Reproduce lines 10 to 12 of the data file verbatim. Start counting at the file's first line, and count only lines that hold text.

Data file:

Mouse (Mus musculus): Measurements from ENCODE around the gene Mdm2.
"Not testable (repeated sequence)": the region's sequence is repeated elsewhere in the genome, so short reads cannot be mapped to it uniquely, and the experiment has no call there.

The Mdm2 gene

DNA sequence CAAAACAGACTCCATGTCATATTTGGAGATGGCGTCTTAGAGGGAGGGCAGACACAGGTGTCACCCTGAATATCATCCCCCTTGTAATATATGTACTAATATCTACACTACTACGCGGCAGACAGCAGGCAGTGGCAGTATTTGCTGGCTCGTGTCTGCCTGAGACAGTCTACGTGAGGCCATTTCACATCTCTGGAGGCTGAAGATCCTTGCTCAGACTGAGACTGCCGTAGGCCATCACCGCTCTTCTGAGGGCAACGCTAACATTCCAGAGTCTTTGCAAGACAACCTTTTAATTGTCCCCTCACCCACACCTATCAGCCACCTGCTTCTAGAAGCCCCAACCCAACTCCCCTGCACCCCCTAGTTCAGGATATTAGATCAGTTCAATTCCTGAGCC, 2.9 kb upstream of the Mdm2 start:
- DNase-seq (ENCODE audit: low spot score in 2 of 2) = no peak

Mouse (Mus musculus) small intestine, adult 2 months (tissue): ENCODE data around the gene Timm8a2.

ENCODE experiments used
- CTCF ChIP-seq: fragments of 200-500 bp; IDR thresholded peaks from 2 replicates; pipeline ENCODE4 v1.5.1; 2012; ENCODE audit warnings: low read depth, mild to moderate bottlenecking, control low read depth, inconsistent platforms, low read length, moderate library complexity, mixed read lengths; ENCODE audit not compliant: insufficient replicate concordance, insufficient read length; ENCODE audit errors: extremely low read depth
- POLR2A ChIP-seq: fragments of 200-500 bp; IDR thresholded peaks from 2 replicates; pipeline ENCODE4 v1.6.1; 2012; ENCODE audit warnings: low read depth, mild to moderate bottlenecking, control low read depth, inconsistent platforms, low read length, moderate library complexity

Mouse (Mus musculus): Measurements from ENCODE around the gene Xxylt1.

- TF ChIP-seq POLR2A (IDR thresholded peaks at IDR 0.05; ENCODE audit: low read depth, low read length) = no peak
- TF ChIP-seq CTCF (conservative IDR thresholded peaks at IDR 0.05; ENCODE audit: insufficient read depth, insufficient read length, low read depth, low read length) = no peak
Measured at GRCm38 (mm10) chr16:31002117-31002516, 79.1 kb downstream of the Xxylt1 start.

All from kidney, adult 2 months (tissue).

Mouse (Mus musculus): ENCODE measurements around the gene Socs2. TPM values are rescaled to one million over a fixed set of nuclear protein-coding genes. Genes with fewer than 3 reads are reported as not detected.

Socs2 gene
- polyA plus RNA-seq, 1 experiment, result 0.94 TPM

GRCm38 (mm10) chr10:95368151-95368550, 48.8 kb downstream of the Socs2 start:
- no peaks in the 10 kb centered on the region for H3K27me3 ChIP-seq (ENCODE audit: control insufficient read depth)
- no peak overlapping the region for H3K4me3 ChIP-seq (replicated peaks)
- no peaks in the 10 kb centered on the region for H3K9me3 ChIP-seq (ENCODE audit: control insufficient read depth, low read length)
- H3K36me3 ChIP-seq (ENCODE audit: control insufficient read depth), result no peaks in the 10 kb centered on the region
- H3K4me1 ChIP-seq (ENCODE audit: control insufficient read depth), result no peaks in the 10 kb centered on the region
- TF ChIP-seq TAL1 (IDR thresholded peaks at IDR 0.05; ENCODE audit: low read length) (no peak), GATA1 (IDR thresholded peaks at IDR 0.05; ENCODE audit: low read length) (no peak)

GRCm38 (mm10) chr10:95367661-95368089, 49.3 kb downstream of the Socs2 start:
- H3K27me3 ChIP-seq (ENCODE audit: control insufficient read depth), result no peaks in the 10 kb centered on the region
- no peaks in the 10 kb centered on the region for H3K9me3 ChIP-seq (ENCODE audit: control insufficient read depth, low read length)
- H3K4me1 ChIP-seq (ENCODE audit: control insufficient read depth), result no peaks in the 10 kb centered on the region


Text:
Mouse (Mus musculus): Measurements from ENCODE around the gene Xxylt1.

- TF ChIP-seq POLR2A (IDR thresholded peaks at IDR 0.05; ENCODE audit: low read depth, low read length) = no peak
- TF ChIP-seq CTCF (conservative IDR thresholded peaks at IDR 0.05; ENCODE audit: insufficient read depth, insufficient read length, low read depth, low read length) = no peak